The History of First Unitarian Universalist Church of Winnipeg
The First Icelandic Unitarian Church
Freethinkers among the Lutheran Icelanders who immigrated to Manitoba after the 1865 eruption of Mount Hecla founded our church in 1891. Its first minister was Bjorn Pétursson, energetically assisted by Jennie Elizabeth McCain, the Unitarian missionary in St. Paul, Minnesota. They married, and she succeeded him as minister in Winnipeg after his death.
A Brief History of Our Stained Glass Windows
by Donald A. Bailey Sunday, 6 October 1996, of the First Unitarian Universalist Church - Abridged
The Artist: Fridrik Sveinsson/Fred Swanson (1864-1942)
A house painter and sign painter by profession, Fridrik Sveinsson had been born in Iceland in 1864, but he moved to Canada as a child and then to Winnipeg in 1882. Although his brother attained the rare distinction for an Icelander of becoming a Roman Catholic bishop, Fridrik Sveinsson became a charter member of the First Icelandic Unitarian Church, founded in Winnipeg in February 1891.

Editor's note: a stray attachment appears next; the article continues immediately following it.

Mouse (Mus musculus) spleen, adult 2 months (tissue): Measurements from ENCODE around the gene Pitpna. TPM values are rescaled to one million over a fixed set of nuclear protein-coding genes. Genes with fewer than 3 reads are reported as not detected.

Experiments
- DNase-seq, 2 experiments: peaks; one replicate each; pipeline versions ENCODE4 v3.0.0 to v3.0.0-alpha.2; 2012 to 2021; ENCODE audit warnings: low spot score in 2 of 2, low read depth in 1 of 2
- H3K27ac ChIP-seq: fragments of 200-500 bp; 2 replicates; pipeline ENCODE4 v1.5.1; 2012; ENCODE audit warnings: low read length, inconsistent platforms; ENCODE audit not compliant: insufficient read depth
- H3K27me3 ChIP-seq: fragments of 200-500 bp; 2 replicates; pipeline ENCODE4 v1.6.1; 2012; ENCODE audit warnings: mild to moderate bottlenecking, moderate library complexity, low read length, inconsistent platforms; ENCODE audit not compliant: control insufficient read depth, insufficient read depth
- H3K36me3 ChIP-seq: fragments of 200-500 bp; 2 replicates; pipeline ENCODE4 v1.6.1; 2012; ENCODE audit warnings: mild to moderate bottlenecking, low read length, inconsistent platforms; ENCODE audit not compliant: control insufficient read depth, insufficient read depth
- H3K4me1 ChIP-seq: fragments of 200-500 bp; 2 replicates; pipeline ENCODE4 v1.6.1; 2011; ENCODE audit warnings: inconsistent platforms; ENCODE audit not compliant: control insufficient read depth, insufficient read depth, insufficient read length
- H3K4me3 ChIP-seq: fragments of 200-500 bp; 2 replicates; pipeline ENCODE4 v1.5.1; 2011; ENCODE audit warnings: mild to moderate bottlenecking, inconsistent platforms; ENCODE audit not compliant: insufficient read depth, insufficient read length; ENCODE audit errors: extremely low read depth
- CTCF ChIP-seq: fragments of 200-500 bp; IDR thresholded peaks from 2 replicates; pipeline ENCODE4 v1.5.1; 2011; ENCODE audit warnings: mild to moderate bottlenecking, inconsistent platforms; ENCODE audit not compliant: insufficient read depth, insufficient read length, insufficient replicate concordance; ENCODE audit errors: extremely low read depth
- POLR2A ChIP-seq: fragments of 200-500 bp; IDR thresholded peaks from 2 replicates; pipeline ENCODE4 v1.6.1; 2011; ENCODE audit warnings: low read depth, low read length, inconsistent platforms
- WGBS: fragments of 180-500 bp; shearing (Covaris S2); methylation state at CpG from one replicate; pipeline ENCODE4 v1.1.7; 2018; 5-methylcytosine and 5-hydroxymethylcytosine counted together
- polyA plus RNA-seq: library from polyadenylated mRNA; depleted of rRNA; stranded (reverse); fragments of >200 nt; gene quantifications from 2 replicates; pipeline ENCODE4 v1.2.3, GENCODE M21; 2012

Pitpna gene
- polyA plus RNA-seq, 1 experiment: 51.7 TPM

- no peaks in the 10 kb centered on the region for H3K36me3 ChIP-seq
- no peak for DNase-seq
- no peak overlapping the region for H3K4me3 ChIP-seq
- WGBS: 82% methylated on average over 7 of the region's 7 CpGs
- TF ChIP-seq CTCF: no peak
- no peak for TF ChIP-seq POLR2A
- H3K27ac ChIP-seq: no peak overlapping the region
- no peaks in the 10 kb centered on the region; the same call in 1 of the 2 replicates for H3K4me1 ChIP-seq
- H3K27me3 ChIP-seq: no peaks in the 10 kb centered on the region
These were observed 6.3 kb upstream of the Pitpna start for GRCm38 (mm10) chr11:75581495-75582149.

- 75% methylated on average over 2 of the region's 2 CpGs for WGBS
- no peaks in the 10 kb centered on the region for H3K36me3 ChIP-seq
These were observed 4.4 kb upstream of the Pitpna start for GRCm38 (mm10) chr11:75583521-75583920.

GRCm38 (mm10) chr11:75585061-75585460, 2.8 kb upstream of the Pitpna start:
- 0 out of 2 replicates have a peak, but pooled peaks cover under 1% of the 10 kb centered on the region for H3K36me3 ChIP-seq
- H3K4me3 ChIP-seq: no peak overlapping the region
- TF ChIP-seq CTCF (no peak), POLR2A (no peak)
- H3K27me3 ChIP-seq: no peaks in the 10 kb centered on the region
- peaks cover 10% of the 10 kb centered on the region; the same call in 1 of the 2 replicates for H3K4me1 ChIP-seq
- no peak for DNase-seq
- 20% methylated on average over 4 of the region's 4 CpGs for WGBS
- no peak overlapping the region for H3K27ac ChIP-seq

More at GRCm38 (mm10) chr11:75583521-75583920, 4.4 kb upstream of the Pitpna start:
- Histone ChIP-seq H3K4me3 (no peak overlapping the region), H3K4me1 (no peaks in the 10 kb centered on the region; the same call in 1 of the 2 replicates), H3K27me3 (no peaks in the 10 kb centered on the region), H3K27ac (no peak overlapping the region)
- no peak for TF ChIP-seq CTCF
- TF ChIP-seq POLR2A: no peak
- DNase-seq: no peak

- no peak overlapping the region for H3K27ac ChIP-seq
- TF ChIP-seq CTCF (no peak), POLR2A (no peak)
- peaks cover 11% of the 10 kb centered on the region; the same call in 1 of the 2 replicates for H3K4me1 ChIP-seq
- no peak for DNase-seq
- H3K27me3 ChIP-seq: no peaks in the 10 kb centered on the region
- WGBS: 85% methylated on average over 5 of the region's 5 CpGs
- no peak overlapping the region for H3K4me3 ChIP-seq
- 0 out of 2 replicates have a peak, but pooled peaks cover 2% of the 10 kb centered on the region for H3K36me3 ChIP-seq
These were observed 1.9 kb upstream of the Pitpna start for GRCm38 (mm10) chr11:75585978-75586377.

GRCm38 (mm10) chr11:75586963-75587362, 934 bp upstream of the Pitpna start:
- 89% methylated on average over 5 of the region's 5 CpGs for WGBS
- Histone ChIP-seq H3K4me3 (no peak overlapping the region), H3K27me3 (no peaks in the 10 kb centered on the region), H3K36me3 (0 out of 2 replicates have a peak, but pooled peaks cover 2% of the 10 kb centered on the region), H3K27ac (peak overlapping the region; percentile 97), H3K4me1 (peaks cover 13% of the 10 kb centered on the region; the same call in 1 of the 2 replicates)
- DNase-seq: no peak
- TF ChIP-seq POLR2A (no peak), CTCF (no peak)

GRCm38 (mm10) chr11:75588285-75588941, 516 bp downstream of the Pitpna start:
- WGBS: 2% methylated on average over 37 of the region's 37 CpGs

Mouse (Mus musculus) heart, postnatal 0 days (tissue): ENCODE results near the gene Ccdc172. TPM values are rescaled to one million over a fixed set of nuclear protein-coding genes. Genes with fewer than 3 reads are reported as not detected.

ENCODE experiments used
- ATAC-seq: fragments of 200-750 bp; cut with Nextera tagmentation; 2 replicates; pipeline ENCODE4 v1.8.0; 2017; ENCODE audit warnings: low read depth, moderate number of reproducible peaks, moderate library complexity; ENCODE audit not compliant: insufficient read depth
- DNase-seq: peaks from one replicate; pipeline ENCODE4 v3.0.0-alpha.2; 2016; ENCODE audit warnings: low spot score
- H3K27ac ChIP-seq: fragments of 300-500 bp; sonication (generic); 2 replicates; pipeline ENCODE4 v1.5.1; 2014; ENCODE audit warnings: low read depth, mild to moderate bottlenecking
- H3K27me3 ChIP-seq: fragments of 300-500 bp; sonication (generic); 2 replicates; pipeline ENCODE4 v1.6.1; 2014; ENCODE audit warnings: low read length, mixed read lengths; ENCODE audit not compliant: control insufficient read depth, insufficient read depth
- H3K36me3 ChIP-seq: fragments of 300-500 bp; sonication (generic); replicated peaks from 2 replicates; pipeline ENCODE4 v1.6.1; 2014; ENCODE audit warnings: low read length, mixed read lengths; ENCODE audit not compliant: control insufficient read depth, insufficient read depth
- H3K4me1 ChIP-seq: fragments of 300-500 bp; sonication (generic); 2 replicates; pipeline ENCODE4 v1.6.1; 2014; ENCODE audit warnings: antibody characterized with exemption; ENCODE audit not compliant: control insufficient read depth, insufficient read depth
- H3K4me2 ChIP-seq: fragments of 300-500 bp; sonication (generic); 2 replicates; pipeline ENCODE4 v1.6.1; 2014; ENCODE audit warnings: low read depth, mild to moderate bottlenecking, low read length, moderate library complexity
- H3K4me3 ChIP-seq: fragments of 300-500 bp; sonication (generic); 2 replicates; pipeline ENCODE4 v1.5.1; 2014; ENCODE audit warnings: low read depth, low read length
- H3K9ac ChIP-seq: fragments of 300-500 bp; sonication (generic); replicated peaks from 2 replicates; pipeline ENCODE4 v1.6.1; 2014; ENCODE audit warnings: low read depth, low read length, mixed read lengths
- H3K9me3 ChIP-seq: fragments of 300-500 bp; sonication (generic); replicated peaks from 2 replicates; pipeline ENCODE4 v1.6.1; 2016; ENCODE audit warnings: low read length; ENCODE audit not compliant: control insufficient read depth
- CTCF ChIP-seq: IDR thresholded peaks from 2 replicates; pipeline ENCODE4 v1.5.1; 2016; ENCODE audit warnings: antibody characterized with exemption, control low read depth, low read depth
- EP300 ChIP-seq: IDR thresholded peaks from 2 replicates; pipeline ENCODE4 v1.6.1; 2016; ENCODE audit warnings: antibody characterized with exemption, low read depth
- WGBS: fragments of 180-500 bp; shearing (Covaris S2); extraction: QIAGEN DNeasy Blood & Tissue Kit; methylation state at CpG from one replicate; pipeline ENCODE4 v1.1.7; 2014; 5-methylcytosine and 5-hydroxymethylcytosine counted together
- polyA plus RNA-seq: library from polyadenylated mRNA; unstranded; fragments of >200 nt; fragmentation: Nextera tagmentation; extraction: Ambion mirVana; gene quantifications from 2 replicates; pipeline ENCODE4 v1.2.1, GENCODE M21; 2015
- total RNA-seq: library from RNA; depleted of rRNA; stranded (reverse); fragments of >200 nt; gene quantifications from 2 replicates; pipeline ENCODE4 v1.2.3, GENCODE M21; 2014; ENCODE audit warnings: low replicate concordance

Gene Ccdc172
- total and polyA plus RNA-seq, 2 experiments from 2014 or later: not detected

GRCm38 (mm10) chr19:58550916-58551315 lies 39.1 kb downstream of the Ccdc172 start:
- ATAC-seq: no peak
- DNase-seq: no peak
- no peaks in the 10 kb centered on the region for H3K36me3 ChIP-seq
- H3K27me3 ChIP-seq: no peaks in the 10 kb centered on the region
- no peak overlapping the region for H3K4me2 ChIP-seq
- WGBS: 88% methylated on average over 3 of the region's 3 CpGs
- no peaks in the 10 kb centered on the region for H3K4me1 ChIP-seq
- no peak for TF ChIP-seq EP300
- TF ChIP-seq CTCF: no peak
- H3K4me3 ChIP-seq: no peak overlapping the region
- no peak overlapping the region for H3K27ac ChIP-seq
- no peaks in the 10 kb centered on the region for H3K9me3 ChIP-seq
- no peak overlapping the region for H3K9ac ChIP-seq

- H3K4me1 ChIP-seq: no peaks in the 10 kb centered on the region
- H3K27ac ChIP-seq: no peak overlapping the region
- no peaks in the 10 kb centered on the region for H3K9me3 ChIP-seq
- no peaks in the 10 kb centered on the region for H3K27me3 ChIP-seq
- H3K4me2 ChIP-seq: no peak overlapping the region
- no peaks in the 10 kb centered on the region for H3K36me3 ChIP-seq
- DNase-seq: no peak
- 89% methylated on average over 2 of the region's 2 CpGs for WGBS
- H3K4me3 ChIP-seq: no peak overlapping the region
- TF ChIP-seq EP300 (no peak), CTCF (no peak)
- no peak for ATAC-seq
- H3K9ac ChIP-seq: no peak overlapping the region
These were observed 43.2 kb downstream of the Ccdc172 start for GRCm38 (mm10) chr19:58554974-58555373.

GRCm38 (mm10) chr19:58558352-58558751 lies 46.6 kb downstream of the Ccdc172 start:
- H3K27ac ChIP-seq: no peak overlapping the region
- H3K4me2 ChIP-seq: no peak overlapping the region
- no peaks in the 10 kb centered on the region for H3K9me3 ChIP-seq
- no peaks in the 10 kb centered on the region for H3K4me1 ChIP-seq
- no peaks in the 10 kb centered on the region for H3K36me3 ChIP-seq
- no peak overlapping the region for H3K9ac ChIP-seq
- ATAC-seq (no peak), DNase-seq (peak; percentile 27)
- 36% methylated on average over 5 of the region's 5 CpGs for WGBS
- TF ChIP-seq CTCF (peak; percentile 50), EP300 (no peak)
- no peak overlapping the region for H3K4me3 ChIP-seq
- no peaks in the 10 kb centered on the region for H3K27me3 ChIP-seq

History of 603 Wellington Crescent
The old house was built during 1912-14 by H.W. Hutchinson, the local managing Director of the John Deere Plough Company. Its architects were Ross and Macfarlane, a Montreal firm which also designed the Hotel Fort Gary. The ornate fireplace in the living room and mahogany wood staircase in the central hallway are its most distinguishing features. In the late 1920s, 603 Wellington Crescent was sold to W.P Riley and then again in 1955 to Joseph Harris of Canada Packers. It is located on two lots fronting on the Assiniboine River adjacent to the Maryland Bridge.